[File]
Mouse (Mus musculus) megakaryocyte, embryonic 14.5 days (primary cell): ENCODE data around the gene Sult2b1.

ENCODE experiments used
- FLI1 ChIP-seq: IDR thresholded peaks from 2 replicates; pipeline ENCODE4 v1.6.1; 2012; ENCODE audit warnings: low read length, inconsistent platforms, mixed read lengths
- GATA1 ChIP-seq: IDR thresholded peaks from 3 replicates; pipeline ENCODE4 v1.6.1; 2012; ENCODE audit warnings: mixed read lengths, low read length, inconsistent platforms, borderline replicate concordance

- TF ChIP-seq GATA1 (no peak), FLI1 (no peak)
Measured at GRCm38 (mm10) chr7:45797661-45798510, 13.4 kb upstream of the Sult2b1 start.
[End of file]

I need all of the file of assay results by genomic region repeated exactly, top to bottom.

Mouse (Mus musculus) megakaryocyte, embryonic 14.5 days (primary cell): ENCODE data around the gene Sult2b1.

ENCODE experiments used
- FLI1 ChIP-seq: IDR thresholded peaks from 2 replicates; pipeline ENCODE4 v1.6.1; 2012; ENCODE audit warnings: low read length, inconsistent platforms, mixed read lengths
- GATA1 ChIP-seq: IDR thresholded peaks from 3 replicates; pipeline ENCODE4 v1.6.1; 2012; ENCODE audit warnings: mixed read lengths, low read length, inconsistent platforms, borderline replicate concordance

- TF ChIP-seq GATA1 (no peak), FLI1 (no peak)
Measured at GRCm38 (mm10) chr7:45797661-45798510, 13.4 kb upstream of the Sult2b1 start.